Seed Paper Postcards

I have these amazing seed paper postcards, that the recipient can wet and plant that grow wildflowers . I’ve searched the forum and don’t see any discussions about them . Does anyone know if these are acceptable to send internationally ( from the US) ? I know seeds can be a customs nightmare , but wasn’t sure if there was anything regarding seed paper .

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If it can grow an actual plant it’s just as restricted as actual seeds.

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Can I ask where you purchased these?

Thanks

You’re not allowed to mail seeds?

a local giftshop. They are marked green field paper company if that helps :slight_smile:

there are restrictions on mailing seeds to some countries.

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i kind of thought it might be restricted. shame. i suppose i could use them for us addresses , except florida .

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Due to the potential risk to domestic agriculture, many countries have strict restrictions on importation of plant and animal products, and seeds are at the top of their no-no lists. Heck, even with the US, there are some agricultural controls between certain states and territories (such as Hawaii and California).

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Wow, I am an outlaw

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Why Florida? I mailed a seed packet once in an envelope to another country , then wondered if I should have, well it arrived safely but after checking, realized that seeds were restricted to mail to that country.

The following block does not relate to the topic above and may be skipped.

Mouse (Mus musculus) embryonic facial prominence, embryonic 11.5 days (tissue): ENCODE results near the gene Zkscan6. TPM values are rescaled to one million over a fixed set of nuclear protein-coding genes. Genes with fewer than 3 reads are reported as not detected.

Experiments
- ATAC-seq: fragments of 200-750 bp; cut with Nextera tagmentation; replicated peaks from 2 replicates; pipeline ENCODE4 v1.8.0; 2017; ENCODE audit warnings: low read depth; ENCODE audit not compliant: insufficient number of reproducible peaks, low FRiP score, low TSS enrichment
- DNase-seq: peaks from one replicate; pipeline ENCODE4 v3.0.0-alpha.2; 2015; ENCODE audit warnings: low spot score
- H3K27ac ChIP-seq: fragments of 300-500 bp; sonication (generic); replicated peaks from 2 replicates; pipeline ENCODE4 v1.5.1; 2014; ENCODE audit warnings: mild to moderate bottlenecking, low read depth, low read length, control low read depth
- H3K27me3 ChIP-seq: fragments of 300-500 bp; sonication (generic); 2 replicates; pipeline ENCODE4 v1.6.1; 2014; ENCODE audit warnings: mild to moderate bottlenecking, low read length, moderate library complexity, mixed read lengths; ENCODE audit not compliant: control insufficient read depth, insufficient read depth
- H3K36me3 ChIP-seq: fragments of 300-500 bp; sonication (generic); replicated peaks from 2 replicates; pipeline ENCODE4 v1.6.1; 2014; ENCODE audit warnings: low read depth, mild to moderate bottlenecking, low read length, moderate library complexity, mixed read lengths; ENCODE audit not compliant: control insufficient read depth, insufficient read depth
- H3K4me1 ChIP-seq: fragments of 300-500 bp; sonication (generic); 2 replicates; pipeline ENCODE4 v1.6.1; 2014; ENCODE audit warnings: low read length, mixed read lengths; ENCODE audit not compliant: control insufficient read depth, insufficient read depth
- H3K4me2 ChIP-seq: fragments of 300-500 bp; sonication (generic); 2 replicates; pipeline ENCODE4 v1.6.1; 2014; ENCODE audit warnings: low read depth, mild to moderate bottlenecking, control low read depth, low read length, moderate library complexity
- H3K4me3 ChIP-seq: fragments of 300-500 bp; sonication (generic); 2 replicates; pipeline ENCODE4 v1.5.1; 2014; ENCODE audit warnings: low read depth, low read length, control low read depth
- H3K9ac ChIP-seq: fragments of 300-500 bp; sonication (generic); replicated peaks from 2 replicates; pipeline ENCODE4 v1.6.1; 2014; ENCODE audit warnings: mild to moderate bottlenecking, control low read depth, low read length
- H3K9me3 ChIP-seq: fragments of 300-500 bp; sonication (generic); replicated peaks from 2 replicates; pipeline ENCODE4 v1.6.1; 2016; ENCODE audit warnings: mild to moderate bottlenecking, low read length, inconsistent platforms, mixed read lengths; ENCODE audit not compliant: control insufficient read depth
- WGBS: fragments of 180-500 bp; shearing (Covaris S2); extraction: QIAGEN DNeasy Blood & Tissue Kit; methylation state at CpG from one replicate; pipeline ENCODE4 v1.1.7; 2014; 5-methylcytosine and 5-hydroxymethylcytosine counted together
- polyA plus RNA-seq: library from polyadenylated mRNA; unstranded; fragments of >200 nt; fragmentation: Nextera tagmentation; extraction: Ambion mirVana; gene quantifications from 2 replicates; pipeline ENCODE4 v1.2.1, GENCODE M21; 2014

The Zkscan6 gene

The Keys in florida have super strict agriculture rules. I used to live there :slight_smile:

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Ok , I wasn’t aware of that, thanks

I’ve not seen seed cards (great idea!) but I have seen greeting cards made from sheep or elephant poop! :flushed: Would they be restricted for sending by mail?

No offense, but I would hope so. :joy:

And to clarify, we’re not discussing restrictions on sending stuff by mail, but across borders.

I have sent seed-papered greeting cards before, but only domestically, and only within the lower 48 states. This is mostly because the card is protected by an envelope, and many of these companies use native wildflower species. Since my friends are mostly in the same eastern/central US, I feel it is less risky to send them a seed-paper card, and I’ll sometimes even send it as part of a gift parcel for further protection, especially if the weather has been particularly nasty/wet lately.

I say lower 48 in particular, because while it’s still domestic service to send mail to Hawaii, they’re notoriously strict about “agricultural products” (as they should be). We weren’t even allowed to fly back home with a singular banana as a snack in our backpack. I would definitely not send seed paper mail items internationally, in an envelope or otherwise.